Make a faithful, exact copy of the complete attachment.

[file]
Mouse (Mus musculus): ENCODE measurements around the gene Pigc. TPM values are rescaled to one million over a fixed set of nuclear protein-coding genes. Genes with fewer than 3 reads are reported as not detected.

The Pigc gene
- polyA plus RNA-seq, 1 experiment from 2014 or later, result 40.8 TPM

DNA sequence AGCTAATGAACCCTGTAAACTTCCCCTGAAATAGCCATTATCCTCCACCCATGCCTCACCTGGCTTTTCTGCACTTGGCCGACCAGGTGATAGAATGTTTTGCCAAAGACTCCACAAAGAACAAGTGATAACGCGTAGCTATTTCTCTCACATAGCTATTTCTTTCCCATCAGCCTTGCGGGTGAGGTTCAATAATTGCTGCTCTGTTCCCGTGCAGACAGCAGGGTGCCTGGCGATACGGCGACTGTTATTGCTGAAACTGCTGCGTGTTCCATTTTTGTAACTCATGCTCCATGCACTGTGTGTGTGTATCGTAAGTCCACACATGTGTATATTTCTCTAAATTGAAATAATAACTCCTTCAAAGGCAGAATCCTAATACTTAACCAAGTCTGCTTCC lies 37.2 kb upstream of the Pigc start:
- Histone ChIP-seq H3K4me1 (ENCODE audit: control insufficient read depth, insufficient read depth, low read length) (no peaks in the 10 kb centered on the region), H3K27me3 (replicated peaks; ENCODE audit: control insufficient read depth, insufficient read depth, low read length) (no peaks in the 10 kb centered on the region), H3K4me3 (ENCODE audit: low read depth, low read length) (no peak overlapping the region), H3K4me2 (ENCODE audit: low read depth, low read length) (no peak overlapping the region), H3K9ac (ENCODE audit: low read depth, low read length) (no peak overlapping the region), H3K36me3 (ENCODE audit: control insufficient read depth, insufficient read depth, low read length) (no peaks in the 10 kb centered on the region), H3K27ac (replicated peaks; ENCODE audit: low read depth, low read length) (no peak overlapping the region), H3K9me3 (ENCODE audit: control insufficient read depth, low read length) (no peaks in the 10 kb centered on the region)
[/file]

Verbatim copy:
Mouse (Mus musculus): ENCODE measurements around the gene Pigc. TPM values are rescaled to one million over a fixed set of nuclear protein-coding genes. Genes with fewer than 3 reads are reported as not detected.

The Pigc gene
- polyA plus RNA-seq, 1 experiment from 2014 or later, result 40.8 TPM

DNA sequence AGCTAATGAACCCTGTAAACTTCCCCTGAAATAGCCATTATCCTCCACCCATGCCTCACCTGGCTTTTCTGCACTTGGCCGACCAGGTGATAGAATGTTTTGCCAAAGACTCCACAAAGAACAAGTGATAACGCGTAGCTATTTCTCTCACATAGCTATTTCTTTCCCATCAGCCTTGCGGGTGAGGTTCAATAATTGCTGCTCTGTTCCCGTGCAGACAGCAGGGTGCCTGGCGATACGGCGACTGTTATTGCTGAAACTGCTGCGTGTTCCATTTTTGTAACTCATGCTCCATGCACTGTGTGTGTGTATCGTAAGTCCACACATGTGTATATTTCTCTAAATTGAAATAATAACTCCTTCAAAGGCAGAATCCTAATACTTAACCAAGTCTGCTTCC lies 37.2 kb upstream of the Pigc start:
- Histone ChIP-seq H3K4me1 (ENCODE audit: control insufficient read depth, insufficient read depth, low read length) (no peaks in the 10 kb centered on the region), H3K27me3 (replicated peaks; ENCODE audit: control insufficient read depth, insufficient read depth, low read length) (no peaks in the 10 kb centered on the region), H3K4me3 (ENCODE audit: low read depth, low read length) (no peak overlapping the region), H3K4me2 (ENCODE audit: low read depth, low read length) (no peak overlapping the region), H3K9ac (ENCODE audit: low read depth, low read length) (no peak overlapping the region), H3K36me3 (ENCODE audit: control insufficient read depth, insufficient read depth, low read length) (no peaks in the 10 kb centered on the region), H3K27ac (replicated peaks; ENCODE audit: low read depth, low read length) (no peak overlapping the region), H3K9me3 (ENCODE audit: control insufficient read depth, low read length) (no peaks in the 10 kb centered on the region)